Content Tagged with Our Community
In July 2013, 64 students with roots in 13 countries gathered at the Aga Khan Academy, Mombasa to participate in Global Encounters, the first summer programme of its kind for Ismaili youth from around the world. Students engaged with pressing issues in global development, contended with real-world challenges, broadened their world views, built new friendships, and nurtured a sense of self-discovery.
The Great ShakeOut is an annual drill that teaches people around the world how to protect themselves in the event of an earthquake. The Aga Khan Development Network, which has been participating in the ShakeOut drill since 2011, drew more than 168 000 particpants last year, teaching them to DROP, COVER and HOLD ON when the earth begins to tremble.
When an earthquake strikes, there are only seconds to react — knowing how to correctly respond can save your life or prevent major injury. Practising the DROP, COVER, and HOLD ON technique is important. You may only have seconds to protect yourself before a strong earthquake knocks you down, or causes dangerous objects to fall on you.
As rains pounded southern Alberta and water levels rose earlier this summer, states of emergency were declared in Calgary and other communities across the province. Ismaili institutions and volunteers quickly organised themselves to ensure the safety of the Jamat and to assist their fellow citizens in the wake of the disaster.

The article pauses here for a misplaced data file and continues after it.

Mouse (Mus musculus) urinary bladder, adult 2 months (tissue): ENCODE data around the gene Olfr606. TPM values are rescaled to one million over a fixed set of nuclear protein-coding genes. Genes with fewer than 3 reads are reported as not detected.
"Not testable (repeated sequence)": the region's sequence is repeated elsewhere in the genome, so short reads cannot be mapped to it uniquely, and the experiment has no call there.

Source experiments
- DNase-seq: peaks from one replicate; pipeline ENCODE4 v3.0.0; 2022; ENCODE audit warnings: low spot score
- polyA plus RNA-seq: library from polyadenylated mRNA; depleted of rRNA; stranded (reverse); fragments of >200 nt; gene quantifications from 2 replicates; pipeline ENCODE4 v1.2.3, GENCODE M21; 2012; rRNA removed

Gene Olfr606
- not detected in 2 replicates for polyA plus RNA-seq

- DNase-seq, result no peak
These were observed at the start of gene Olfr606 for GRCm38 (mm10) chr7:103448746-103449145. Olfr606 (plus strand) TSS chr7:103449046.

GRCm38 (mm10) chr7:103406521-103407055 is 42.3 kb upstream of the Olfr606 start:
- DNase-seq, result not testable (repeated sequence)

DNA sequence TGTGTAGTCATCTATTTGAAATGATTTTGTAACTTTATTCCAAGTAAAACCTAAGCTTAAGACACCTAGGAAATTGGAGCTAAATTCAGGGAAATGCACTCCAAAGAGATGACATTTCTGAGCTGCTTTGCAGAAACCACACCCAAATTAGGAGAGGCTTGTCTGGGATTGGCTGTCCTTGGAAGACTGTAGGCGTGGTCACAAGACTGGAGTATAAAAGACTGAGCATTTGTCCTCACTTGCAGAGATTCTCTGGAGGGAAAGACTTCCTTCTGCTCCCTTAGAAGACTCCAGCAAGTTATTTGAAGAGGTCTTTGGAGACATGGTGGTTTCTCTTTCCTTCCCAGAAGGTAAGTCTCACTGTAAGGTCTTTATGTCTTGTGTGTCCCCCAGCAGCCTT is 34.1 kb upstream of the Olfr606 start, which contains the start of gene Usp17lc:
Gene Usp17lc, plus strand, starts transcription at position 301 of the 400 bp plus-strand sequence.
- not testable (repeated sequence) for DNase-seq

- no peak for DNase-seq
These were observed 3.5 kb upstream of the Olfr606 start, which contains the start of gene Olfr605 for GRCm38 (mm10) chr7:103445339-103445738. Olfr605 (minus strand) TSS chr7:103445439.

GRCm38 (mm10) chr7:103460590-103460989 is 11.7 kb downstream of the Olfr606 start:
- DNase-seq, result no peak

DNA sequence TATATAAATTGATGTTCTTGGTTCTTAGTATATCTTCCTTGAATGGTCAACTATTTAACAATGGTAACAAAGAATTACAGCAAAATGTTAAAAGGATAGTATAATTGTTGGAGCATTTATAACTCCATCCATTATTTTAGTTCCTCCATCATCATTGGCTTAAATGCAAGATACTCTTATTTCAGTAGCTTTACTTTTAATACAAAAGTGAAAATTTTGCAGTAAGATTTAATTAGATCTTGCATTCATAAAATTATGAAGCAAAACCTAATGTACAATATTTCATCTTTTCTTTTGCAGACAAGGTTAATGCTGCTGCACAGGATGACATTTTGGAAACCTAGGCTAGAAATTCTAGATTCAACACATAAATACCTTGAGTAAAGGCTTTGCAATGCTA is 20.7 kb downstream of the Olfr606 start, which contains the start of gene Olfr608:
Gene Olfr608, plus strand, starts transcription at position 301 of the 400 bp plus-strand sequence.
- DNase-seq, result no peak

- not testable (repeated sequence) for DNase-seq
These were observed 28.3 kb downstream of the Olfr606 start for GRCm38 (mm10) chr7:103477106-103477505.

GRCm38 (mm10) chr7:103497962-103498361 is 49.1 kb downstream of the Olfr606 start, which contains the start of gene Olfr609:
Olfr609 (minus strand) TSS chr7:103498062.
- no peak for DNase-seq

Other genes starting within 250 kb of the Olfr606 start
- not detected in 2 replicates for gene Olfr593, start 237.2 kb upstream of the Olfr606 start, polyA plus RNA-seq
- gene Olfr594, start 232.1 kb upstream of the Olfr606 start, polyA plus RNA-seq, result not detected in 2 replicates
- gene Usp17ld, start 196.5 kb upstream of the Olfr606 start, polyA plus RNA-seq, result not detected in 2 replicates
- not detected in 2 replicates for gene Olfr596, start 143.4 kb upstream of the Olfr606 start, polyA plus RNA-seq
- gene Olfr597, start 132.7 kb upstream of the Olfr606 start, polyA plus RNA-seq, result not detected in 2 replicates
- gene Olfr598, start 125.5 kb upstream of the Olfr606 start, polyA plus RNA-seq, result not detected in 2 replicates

Young Ismailis from across Pakistan grappled with the challenge of re-imagining their country’s future last year at the National Youth Camp 2012 held in Karachi. Some 80 participants aged 18 – 22 engaged in dialogue about differences and commonality, reflected on how to make positive life choices, and learnt how they might transform their hopes for a better world into reality.
The lyrics, movement and music that reverberated throughout the auditorium of the Britten Theatre at The Royal College of Music, captured the imaginations of hundreds in the audience. In their annual flagship performance, the Ismaili Community Ensemble demonstrated that historical literature represents an important expression of thought, culture and civilisation.
When heavy January rains caused massive flooding in south and central Mozambique, the Ismaili community and the institutions of the Ismaili Imamat quickly mobilized a response. A donation of food, medicine, tools, and supplies was assembled to help the Government of Mozambique support victims, volunteers and military forces who were providing assistance on the ground.
The National College Expedition is an annual programme organised by AKEB USA for high school students in the USA, Canada, and France that empowers students to select the best colleges or universities in their areas of interest. The expedition takes students on campus tours in Boston, and familiarises them with the American college application process to help them make informed decisions.
Today’s opening of the London 2012 Summer Olympic Games marks an historic moment for the city and for modern sport gatherings. Approximately 680 members of the Ismaili community registered to help in the Olympic effort, and will take part as drummers, dancers, torch bearers and Olympic Ambassadors.
In their quest to broaden their relationships with religious communities, the prestigious Chautauqua Institution in New York state reached out to the Muslim community. With a mind to creating greater awareness about Islam and Muslim cultures, members of the Ismaili Muslim community responded, drawing in Muslim intellectuals to Chautauqua, who could share an understanding of Islam that is hard to find in mainstream media.